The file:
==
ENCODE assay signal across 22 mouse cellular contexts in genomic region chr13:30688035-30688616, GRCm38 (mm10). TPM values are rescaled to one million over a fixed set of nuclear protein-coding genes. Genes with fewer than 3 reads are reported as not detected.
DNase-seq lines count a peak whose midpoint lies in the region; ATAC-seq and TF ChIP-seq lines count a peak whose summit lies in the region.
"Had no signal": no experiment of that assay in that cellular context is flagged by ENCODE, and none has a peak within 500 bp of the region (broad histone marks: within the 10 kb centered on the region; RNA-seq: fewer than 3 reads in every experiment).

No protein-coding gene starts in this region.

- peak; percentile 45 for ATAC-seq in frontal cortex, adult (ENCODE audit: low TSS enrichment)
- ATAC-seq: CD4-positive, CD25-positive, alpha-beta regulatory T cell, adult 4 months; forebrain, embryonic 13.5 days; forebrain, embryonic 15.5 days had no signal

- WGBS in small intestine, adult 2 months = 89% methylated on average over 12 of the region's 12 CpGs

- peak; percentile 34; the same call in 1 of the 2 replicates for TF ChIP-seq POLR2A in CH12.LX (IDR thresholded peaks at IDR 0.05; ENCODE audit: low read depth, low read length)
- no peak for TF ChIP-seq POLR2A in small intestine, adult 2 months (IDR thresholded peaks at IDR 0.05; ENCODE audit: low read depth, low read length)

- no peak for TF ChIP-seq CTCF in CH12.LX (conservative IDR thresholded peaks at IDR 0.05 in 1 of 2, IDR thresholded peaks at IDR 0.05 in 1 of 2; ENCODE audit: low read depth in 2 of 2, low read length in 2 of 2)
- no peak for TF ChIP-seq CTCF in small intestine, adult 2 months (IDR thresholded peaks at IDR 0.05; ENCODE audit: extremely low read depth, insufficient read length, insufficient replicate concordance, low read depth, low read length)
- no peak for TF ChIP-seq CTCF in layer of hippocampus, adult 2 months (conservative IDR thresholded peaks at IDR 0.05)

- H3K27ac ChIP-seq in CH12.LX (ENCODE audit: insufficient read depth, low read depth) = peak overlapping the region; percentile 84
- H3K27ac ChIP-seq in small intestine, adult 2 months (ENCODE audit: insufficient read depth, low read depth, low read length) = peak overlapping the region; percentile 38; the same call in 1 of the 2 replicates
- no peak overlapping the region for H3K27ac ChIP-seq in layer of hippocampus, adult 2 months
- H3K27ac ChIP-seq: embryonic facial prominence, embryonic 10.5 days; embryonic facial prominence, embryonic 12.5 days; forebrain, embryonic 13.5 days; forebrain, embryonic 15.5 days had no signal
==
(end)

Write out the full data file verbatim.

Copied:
ENCODE assay signal across 22 mouse cellular contexts in genomic region chr13:30688035-30688616, GRCm38 (mm10). TPM values are rescaled to one million over a fixed set of nuclear protein-coding genes. Genes with fewer than 3 reads are reported as not detected.
DNase-seq lines count a peak whose midpoint lies in the region; ATAC-seq and TF ChIP-seq lines count a peak whose summit lies in the region.
"Had no signal": no experiment of that assay in that cellular context is flagged by ENCODE, and none has a peak within 500 bp of the region (broad histone marks: within the 10 kb centered on the region; RNA-seq: fewer than 3 reads in every experiment).

No protein-coding gene starts in this region.

- peak; percentile 45 for ATAC-seq in frontal cortex, adult (ENCODE audit: low TSS enrichment)
- ATAC-seq: CD4-positive, CD25-positive, alpha-beta regulatory T cell, adult 4 months; forebrain, embryonic 13.5 days; forebrain, embryonic 15.5 days had no signal

- WGBS in small intestine, adult 2 months = 89% methylated on average over 12 of the region's 12 CpGs

- peak; percentile 34; the same call in 1 of the 2 replicates for TF ChIP-seq POLR2A in CH12.LX (IDR thresholded peaks at IDR 0.05; ENCODE audit: low read depth, low read length)
- no peak for TF ChIP-seq POLR2A in small intestine, adult 2 months (IDR thresholded peaks at IDR 0.05; ENCODE audit: low read depth, low read length)

- no peak for TF ChIP-seq CTCF in CH12.LX (conservative IDR thresholded peaks at IDR 0.05 in 1 of 2, IDR thresholded peaks at IDR 0.05 in 1 of 2; ENCODE audit: low read depth in 2 of 2, low read length in 2 of 2)
- no peak for TF ChIP-seq CTCF in small intestine, adult 2 months (IDR thresholded peaks at IDR 0.05; ENCODE audit: extremely low read depth, insufficient read length, insufficient replicate concordance, low read depth, low read length)
- no peak for TF ChIP-seq CTCF in layer of hippocampus, adult 2 months (conservative IDR thresholded peaks at IDR 0.05)

- H3K27ac ChIP-seq in CH12.LX (ENCODE audit: insufficient read depth, low read depth) = peak overlapping the region; percentile 84
- H3K27ac ChIP-seq in small intestine, adult 2 months (ENCODE audit: insufficient read depth, low read depth, low read length) = peak overlapping the region; percentile 38; the same call in 1 of the 2 replicates
- no peak overlapping the region for H3K27ac ChIP-seq in layer of hippocampus, adult 2 months
- H3K27ac ChIP-seq: embryonic facial prominence, embryonic 10.5 days; embryonic facial prominence, embryonic 12.5 days; forebrain, embryonic 13.5 days; forebrain, embryonic 15.5 days had no signal